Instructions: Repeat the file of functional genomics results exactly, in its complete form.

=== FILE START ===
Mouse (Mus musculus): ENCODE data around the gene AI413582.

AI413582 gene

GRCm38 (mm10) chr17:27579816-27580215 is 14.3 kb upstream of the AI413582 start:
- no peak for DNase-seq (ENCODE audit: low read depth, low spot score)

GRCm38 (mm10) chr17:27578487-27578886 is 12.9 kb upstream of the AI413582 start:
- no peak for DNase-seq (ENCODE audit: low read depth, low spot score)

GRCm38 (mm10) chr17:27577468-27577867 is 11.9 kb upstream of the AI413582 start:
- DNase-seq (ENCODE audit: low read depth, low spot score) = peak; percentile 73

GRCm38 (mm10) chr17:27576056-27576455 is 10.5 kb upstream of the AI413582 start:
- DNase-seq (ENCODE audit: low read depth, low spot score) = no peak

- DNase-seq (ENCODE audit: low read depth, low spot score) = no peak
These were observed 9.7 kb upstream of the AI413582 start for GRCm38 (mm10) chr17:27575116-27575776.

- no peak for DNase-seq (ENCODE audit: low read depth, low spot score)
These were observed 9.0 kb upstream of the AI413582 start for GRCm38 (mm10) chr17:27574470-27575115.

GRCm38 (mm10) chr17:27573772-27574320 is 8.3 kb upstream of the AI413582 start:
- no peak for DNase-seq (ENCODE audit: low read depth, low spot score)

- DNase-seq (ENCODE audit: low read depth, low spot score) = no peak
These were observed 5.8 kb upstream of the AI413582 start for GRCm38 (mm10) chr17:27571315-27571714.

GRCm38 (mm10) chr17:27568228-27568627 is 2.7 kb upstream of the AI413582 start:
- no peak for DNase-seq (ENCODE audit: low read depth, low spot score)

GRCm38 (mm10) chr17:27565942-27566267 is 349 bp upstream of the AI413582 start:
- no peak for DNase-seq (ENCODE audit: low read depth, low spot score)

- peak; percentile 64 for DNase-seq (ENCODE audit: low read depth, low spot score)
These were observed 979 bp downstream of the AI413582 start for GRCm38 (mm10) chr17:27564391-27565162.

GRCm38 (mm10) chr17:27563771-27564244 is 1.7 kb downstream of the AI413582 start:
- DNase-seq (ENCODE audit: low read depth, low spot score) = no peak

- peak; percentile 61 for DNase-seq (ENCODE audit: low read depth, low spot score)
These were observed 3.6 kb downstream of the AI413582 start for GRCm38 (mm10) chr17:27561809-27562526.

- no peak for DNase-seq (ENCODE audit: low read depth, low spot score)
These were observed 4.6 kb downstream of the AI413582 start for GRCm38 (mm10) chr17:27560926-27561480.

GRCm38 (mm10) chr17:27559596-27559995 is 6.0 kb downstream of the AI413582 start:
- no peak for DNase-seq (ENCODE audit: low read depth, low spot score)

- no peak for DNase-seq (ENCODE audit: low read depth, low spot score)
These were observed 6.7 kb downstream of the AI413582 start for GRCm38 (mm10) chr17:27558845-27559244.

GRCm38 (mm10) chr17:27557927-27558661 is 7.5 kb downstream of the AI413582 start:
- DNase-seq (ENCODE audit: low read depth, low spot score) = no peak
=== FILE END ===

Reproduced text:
Mouse (Mus musculus): ENCODE data around the gene AI413582.

AI413582 gene

GRCm38 (mm10) chr17:27579816-27580215 is 14.3 kb upstream of the AI413582 start:
- no peak for DNase-seq (ENCODE audit: low read depth, low spot score)

GRCm38 (mm10) chr17:27578487-27578886 is 12.9 kb upstream of the AI413582 start:
- no peak for DNase-seq (ENCODE audit: low read depth, low spot score)

GRCm38 (mm10) chr17:27577468-27577867 is 11.9 kb upstream of the AI413582 start:
- DNase-seq (ENCODE audit: low read depth, low spot score) = peak; percentile 73

GRCm38 (mm10) chr17:27576056-27576455 is 10.5 kb upstream of the AI413582 start:
- DNase-seq (ENCODE audit: low read depth, low spot score) = no peak

- DNase-seq (ENCODE audit: low read depth, low spot score) = no peak
These were observed 9.7 kb upstream of the AI413582 start for GRCm38 (mm10) chr17:27575116-27575776.

- no peak for DNase-seq (ENCODE audit: low read depth, low spot score)
These were observed 9.0 kb upstream of the AI413582 start for GRCm38 (mm10) chr17:27574470-27575115.

GRCm38 (mm10) chr17:27573772-27574320 is 8.3 kb upstream of the AI413582 start:
- no peak for DNase-seq (ENCODE audit: low read depth, low spot score)

- DNase-seq (ENCODE audit: low read depth, low spot score) = no peak
These were observed 5.8 kb upstream of the AI413582 start for GRCm38 (mm10) chr17:27571315-27571714.

GRCm38 (mm10) chr17:27568228-27568627 is 2.7 kb upstream of the AI413582 start:
- no peak for DNase-seq (ENCODE audit: low read depth, low spot score)

GRCm38 (mm10) chr17:27565942-27566267 is 349 bp upstream of the AI413582 start:
- no peak for DNase-seq (ENCODE audit: low read depth, low spot score)

- peak; percentile 64 for DNase-seq (ENCODE audit: low read depth, low spot score)
These were observed 979 bp downstream of the AI413582 start for GRCm38 (mm10) chr17:27564391-27565162.

GRCm38 (mm10) chr17:27563771-27564244 is 1.7 kb downstream of the AI413582 start:
- DNase-seq (ENCODE audit: low read depth, low spot score) = no peak

- peak; percentile 61 for DNase-seq (ENCODE audit: low read depth, low spot score)
These were observed 3.6 kb downstream of the AI413582 start for GRCm38 (mm10) chr17:27561809-27562526.

- no peak for DNase-seq (ENCODE audit: low read depth, low spot score)
These were observed 4.6 kb downstream of the AI413582 start for GRCm38 (mm10) chr17:27560926-27561480.

GRCm38 (mm10) chr17:27559596-27559995 is 6.0 kb downstream of the AI413582 start:
- no peak for DNase-seq (ENCODE audit: low read depth, low spot score)

- no peak for DNase-seq (ENCODE audit: low read depth, low spot score)
These were observed 6.7 kb downstream of the AI413582 start for GRCm38 (mm10) chr17:27558845-27559244.

GRCm38 (mm10) chr17:27557927-27558661 is 7.5 kb downstream of the AI413582 start:
- DNase-seq (ENCODE audit: low read depth, low spot score) = no peak